This application for judicial review concerns the Secretary of State for the Home Department’s decision to refuse the applicant’s application for leave to remain in the United Kingdom as a stateless person on the basis that she could have re-entered the Kuwait lawfully through a travel document she had been provided with by the Kuwaiti authorities. The Upper Tribunal addressed the issue of the correct interpretation of ‘admissibility’ of a person who claims to be stateless to their country of former habitual residence, under paragraph 403(c) of the Immigration Rules. The single ground of judicial review is that the respondent’s definition of ‘admissible’ is unlawful, irrational and/or inconsistent with her own policy. The court found that 'admissible' means the ability to enter and reside lawfully and does not incorporate the concept of 'permanent residence'.
1954 Convention relating to the Status of Stateless Persons, Article 1(1)
Paragraph 401(a)-(c) of the Immigration Rules
Paragraph 403(c) of the Immigration Rules
Paragraph 404 of the Immigration Rules
The applicant was born in Kuwait and is stateless. She entered the UK on a visit visa using an ‘Article 17’ travel document issued by the Kuwaiti government. On 9 January 2018 she applied for leave to remain in the UK as a stateless person as per paragraph 403 of the Immigration Rules.
This application was made on the basis of evidence that her Kuwaiti nationality had been withdrawn and she had unsuccessfully attempted to obtain it. She submitted that it would be difficult to reside in Kuwait without nationality as this results in the denial of civil rights such as education, healthcare and employment. She does not have any form of civil identity documentation in Kuwait. Each time she travels out of Kuwait, her travel document is retained and she is given a letter which she must use to re-enter Kuwait.
The issue in dispute was the interpretation of paragraph 403(c) of the Immigration Rules, which provides that in order to obtain leave to remain as a stateless person, (amongst other things) the applicant must not be “admissible to their country of former habitual residence or any other country”.
In a decision of 24 July 2019, the Secretary of State for the Home Department (hereinafter the SSHD) found that the applicant was admissible to Kuwait. This is because the applicant provided a valid Kuwaiti “Article 17” travel document that expired on 20 March 2020. Additionally, the SSHD did not accept that the applicant was unable to return to Kuwait because she does not have access to other basic rights. This conclusion was reached on the basis of an educational certificate and a document confirming her lack of Kuwaiti nationality provided by the Kuwaiti authorities. Both documents were in her own name.
Following this decision, the applicant applied for permission to appeal for judicial review. Permission was granted on 16 December 2019 in the following terms:
‘It is arguable that the respondent’s decision unlawfully interprets ‘admissible’ in paragraph 403(c) of the Immigration Rules as meaning simply ‘permitted to enter’ (in this case Kuwait), whereas arguably that interpretation is inconsistent with international instruments dealing with statelessness and with the respondent’s own guidance’.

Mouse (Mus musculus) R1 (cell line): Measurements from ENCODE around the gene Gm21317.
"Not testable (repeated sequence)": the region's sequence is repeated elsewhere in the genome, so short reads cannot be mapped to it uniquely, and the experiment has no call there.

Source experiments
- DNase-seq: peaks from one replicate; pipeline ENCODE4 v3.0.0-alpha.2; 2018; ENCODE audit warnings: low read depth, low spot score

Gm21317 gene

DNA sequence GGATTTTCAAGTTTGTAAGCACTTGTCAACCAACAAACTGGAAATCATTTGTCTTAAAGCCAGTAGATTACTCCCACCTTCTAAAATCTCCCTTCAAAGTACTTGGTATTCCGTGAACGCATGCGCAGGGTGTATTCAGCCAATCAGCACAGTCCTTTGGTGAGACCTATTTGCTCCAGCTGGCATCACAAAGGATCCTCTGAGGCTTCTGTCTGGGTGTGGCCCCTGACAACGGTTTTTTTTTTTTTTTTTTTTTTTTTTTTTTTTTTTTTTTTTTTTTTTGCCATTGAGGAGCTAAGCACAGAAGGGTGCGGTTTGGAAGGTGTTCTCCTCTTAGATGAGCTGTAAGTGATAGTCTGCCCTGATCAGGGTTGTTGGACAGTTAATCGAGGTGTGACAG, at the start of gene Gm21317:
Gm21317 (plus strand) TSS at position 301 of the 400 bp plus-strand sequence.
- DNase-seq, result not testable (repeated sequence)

The applicant submitted that the SSHD’s failure to adopt the correct interpretation of admissibility under paragraph 403(c) when considering her application renders the decision unlawful. It was argued that the proper interpretation of paragraph 403 of the Immigration Rules is that an individual is admissible to their country of former habitual residence only if they can be admitted for lawful and permanent residence.
The applicant argued that the SSHD intended the word ‘admissible’ to incorporate the concept of ‘permanent residence’. This argument was made with reference to the SSHD’s policy guidance (the ‘Asylum Policy Instructions: Statelessness and applications for leave to remain, version 2, 18 February 2016’ (‘API 2016’)); the explanatory memorandum to the Immigration Rules; and the UNHCR policy on statelessness.
The applicant further submitted that the SSHD’s interpretation was not in accordance with international law. She contended that paragraph 403(c) was intended to give effect to the 1954 Convention relating to the Status of Stateless Persons, the purpose of which is to ensure that individuals without nationality are not deprived of ‘core rights’. Reference was made to the API 2016 in which an intention to ‘provide a means for the consideration of those who are stateless and who have no other right to remain in the UK but who cannot be removed because they would not be admitted to another country for the purpose of residence’ was expressed. She argued that the API makes clear that admissibility is to be regarded as purposive rather than literal. That is, it is insufficient to establish only that an applicant can pass through a border. Rather, the nature and conditions of the applicant’s residence upon readmission must be considered.